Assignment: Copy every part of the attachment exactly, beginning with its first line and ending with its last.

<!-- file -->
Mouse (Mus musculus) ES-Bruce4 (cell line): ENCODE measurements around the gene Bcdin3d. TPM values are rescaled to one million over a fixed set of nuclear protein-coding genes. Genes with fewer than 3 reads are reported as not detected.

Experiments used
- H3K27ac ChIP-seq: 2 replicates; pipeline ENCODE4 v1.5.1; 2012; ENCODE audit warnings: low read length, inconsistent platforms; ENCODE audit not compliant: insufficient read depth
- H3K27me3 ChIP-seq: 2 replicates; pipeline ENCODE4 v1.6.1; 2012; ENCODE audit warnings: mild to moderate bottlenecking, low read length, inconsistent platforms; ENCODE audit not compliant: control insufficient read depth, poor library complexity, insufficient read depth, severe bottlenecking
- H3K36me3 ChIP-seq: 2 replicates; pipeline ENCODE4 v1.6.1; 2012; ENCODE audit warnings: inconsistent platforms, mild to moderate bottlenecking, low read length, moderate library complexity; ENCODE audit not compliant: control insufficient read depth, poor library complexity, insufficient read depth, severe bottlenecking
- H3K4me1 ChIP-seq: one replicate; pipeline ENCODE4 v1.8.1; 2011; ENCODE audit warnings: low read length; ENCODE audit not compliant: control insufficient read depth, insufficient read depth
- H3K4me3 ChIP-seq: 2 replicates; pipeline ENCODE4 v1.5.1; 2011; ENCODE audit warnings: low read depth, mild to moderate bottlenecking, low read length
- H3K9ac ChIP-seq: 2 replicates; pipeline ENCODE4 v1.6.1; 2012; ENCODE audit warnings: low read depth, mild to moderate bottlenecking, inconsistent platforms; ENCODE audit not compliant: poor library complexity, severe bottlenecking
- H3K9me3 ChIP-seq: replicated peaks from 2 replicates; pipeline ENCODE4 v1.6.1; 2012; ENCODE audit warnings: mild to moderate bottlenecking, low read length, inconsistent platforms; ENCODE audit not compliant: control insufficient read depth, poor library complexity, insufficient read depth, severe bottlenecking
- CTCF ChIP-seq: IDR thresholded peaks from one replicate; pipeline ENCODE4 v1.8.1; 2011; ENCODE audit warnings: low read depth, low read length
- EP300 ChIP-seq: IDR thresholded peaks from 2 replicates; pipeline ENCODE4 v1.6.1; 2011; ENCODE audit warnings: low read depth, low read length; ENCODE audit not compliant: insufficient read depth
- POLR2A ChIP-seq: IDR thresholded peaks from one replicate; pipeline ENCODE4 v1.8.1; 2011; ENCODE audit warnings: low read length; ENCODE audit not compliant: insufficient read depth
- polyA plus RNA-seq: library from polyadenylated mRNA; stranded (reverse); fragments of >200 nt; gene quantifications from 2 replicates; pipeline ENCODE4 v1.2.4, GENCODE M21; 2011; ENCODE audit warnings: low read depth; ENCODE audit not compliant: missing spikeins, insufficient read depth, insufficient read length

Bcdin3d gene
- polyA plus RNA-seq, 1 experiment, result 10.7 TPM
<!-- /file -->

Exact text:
Mouse (Mus musculus) ES-Bruce4 (cell line): ENCODE measurements around the gene Bcdin3d. TPM values are rescaled to one million over a fixed set of nuclear protein-coding genes. Genes with fewer than 3 reads are reported as not detected.

Experiments used
- H3K27ac ChIP-seq: 2 replicates; pipeline ENCODE4 v1.5.1; 2012; ENCODE audit warnings: low read length, inconsistent platforms; ENCODE audit not compliant: insufficient read depth
- H3K27me3 ChIP-seq: 2 replicates; pipeline ENCODE4 v1.6.1; 2012; ENCODE audit warnings: mild to moderate bottlenecking, low read length, inconsistent platforms; ENCODE audit not compliant: control insufficient read depth, poor library complexity, insufficient read depth, severe bottlenecking
- H3K36me3 ChIP-seq: 2 replicates; pipeline ENCODE4 v1.6.1; 2012; ENCODE audit warnings: inconsistent platforms, mild to moderate bottlenecking, low read length, moderate library complexity; ENCODE audit not compliant: control insufficient read depth, poor library complexity, insufficient read depth, severe bottlenecking
- H3K4me1 ChIP-seq: one replicate; pipeline ENCODE4 v1.8.1; 2011; ENCODE audit warnings: low read length; ENCODE audit not compliant: control insufficient read depth, insufficient read depth
- H3K4me3 ChIP-seq: 2 replicates; pipeline ENCODE4 v1.5.1; 2011; ENCODE audit warnings: low read depth, mild to moderate bottlenecking, low read length
- H3K9ac ChIP-seq: 2 replicates; pipeline ENCODE4 v1.6.1; 2012; ENCODE audit warnings: low read depth, mild to moderate bottlenecking, inconsistent platforms; ENCODE audit not compliant: poor library complexity, severe bottlenecking
- H3K9me3 ChIP-seq: replicated peaks from 2 replicates; pipeline ENCODE4 v1.6.1; 2012; ENCODE audit warnings: mild to moderate bottlenecking, low read length, inconsistent platforms; ENCODE audit not compliant: control insufficient read depth, poor library complexity, insufficient read depth, severe bottlenecking
- CTCF ChIP-seq: IDR thresholded peaks from one replicate; pipeline ENCODE4 v1.8.1; 2011; ENCODE audit warnings: low read depth, low read length
- EP300 ChIP-seq: IDR thresholded peaks from 2 replicates; pipeline ENCODE4 v1.6.1; 2011; ENCODE audit warnings: low read depth, low read length; ENCODE audit not compliant: insufficient read depth
- POLR2A ChIP-seq: IDR thresholded peaks from one replicate; pipeline ENCODE4 v1.8.1; 2011; ENCODE audit warnings: low read length; ENCODE audit not compliant: insufficient read depth
- polyA plus RNA-seq: library from polyadenylated mRNA; stranded (reverse); fragments of >200 nt; gene quantifications from 2 replicates; pipeline ENCODE4 v1.2.4, GENCODE M21; 2011; ENCODE audit warnings: low read depth; ENCODE audit not compliant: missing spikeins, insufficient read depth, insufficient read length

Bcdin3d gene
- polyA plus RNA-seq, 1 experiment, result 10.7 TPM